The fragile voice you hear almost feels like he’s breaking down during the recording. And seriously, who can’t relate to a painful breakup? We’ve all experienced it at least one point in our lives. And doesn’t that make everyone sad? Just thinking about what Beck must’ve felt just tears you into pieces.

5. Ben Folds Five – “Brick”

“Can’t you see
It’s not me you’re dying for
Now she’s feeling more alone
Than she ever has before…”

This is yet another example that something can be so exquisitely beautiful but can also make you feel genuinely sad at the same time. Most listeners thought this was about a relationship heading to splitsville or a couple’s breakup. The truth is so much sadder than that. Ben Folds explained:

“People ask me what this song’s about… I was asked about it a lot, and I didn’t really wanna make a big hairy deal out of it, because I just wanted the song to speak for itself. But the song is about when I was in high school, me and my girlfriend had to get an abortion, and it was a very sad thing. And, I didn’t really want to write this song from any kind of political standpoint, or make a statement. I just wanted to reflect what it feels like. So, anyone who’s gone through that before, then you’ll know what the song’s about.”

This is by far the saddest back story.

4. Bonnie Raitt – “I Can’t Make You Love Me”

“’Cuz I can’t make you love me
If you don’t.
You can’t make your heart feel
Something it won’t…”

Ah yes, unrequited love – one of the common themes in music. The thought alone makes us sad, even more so when we hear Bonnie Raitt’s ache-filled voice. It’s no wonder it’s among her most successful singles.

“And we’d worked on this song for more than six months. One day, he said, ‘Come up to the living room,’ where his piano was. He sat down and started playing this melody, and it was one of the most moving pieces of music I’d heard. I mean, it hit me in a hard way… Instantly, I knew it was the best thing I’d ever been a part of.” – co-writer Allen Shamblin

Well if we learned anything here it’s that love KINDA sucks (okay maybe it sucks big time) especially when the one you like can’t even love you back.

3. ZZ Top – “Sure Got Cold After the Rain Fell”

“And it sure got cold after the rain fell
Not from the sky, from my eye
Somebody, can you tell me just what make a man feel this way?
Like river without its water, like night without a day…”

Let us just say that this is one brilliant musical masterpiece. It’s definitely our favorite cut from the album “Rio Grande Mud”. So, what’s the big deal? Apparently, the lyrics are so sad it makes you want to indulge in a big tub of ice cream and cry your heart out.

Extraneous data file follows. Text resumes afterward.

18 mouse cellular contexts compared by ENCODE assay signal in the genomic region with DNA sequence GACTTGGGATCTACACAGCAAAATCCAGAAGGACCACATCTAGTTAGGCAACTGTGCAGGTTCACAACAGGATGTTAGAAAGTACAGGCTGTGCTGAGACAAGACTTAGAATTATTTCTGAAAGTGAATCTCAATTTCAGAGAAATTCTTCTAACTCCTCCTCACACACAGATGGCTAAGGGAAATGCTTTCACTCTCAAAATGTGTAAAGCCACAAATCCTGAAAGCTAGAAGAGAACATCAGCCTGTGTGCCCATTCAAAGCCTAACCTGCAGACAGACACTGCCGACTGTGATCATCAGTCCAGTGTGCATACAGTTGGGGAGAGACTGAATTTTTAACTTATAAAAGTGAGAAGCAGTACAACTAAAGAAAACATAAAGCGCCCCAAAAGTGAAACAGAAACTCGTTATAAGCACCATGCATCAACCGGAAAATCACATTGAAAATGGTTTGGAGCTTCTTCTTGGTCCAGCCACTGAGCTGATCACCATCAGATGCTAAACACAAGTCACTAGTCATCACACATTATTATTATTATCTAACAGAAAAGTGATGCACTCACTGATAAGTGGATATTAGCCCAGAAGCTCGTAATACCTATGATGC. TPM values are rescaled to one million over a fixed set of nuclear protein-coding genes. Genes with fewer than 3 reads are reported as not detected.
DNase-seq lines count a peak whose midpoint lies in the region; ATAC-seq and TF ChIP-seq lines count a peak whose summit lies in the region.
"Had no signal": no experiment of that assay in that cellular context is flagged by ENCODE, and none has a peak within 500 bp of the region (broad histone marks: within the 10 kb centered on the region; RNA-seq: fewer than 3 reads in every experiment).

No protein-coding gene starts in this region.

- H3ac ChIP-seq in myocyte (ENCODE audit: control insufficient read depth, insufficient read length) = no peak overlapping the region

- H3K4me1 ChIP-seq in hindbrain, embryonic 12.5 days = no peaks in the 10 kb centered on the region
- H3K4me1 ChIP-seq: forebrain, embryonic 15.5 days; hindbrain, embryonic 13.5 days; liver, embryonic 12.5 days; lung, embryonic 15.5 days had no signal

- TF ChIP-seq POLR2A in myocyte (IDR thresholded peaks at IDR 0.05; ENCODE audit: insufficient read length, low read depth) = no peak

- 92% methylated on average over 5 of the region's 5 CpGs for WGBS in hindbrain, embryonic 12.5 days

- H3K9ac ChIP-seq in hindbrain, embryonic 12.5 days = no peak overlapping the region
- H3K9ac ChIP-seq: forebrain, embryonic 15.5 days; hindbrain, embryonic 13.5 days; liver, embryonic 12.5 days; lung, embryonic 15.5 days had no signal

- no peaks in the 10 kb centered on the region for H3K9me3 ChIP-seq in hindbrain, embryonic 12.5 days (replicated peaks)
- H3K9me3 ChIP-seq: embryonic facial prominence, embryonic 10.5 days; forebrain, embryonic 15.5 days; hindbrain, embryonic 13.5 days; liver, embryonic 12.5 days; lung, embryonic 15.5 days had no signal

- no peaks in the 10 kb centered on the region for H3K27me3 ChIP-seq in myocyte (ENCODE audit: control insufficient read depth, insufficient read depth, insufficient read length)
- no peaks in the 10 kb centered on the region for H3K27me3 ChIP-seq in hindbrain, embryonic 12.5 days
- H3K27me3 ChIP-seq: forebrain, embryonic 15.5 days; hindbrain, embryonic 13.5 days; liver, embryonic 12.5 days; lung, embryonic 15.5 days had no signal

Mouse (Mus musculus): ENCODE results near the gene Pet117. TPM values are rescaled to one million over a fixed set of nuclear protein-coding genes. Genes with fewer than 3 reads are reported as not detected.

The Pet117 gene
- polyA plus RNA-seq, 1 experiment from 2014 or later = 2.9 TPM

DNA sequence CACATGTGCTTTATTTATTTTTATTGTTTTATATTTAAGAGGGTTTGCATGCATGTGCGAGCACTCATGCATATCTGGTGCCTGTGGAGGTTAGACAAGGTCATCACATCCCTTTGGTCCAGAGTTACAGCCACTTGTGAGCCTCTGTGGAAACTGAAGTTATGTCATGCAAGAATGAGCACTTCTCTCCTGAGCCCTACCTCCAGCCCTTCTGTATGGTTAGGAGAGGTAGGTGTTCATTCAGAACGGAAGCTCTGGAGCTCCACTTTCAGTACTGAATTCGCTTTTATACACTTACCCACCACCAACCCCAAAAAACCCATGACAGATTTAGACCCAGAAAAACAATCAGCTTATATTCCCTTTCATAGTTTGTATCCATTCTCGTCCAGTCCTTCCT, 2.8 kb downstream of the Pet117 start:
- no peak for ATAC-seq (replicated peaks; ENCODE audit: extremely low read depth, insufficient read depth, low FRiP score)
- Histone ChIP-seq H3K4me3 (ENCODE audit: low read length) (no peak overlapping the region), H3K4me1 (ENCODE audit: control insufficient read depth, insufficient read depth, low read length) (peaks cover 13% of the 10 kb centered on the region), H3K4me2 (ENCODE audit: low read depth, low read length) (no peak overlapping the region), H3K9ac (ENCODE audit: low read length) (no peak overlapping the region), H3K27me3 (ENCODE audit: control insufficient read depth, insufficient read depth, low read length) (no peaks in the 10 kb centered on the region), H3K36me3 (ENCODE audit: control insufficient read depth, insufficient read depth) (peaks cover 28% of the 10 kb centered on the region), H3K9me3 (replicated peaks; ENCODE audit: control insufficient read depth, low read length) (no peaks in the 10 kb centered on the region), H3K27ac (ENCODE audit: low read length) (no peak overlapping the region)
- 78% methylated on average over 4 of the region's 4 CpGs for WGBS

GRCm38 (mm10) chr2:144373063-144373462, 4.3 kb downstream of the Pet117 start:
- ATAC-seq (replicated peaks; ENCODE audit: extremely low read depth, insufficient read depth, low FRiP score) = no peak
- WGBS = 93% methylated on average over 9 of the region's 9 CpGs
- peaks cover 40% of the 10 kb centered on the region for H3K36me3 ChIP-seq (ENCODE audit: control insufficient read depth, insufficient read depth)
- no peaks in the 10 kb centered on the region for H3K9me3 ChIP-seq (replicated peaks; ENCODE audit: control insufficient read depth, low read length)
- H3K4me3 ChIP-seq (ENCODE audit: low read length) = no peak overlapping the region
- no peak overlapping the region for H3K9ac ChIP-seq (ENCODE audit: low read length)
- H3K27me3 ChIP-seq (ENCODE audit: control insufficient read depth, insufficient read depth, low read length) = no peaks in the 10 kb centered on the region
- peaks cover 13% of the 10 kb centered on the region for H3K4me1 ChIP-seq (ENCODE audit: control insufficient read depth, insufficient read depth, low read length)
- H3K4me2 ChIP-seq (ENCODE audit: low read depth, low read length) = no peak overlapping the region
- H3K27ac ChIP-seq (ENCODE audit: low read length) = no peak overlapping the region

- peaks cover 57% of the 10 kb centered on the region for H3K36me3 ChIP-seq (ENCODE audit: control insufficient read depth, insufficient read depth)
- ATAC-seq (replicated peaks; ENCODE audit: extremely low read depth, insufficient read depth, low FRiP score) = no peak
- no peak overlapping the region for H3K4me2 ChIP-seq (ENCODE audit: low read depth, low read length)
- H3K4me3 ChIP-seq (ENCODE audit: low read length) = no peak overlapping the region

“With their second album, Rio Grande Mud, ZZ Top uses the sound they sketched out on their debut as a blueprint, yet they tweak it in slight but important ways.” – AllMusic review on Rio Grande Mud

The woman leaves him so he sings about the heartache. Cheesy and too dramatic? Maybe but it would still painful when you’re in his shoes.

2. The Doors – “The End”


“It hurts to set you free
But you’ll never follow me
The end of laughter and soft lies
The end of nights we tried to die
This is the end…”

There’s something raw and primal about this song. And it’s both haunting and terrifying, not to mention extremely sad what with the words that echoed so much pain. The twist is creepy and weird but still, it makes you depressed just hearing this on the radio.

“Every time I hear that song, it means something else to me. It started out as a simple good-bye song… Probably just to a girl, but I see how it could be a goodbye to a kind of childhood. I really don’t know. I think it’s sufficiently complex and universal in its imagery that it could be almost anything you want it to be.” – Jim Morrison

Maybe for some of us, what makes this sadder is Jim’s sudden death. The title alone is enough to send chills down your and make you cry like a baby.

1. Nazareth – “Love Hurts”

“Love hurts, love scars, love wounds
And marks, any heart
Not tough or strong enough
To take a lot of pain, take a lot of pain…”

If we had to choose an ultimate sad song, it would definitely be this. It’s like when you listen to it, everything becomes dark and gloomy. It could be the lyrics or the ache in his voice, either way, it hits a raw nerve every single time.

“When you play “Love Hurts,” fifteen thousand lighters are held aloft before you, as befitting one of the mightiest of power ballads.” – Rob Smith

Well, you know, it goes without saying that this is just pure magic. There may be several versions of this song but this one is gold – it’s our favorite and it’s timeless. A few decades from now, this will still be everyone’s go-to sad song. Because really, if you feel like crying a ton, just plug this in.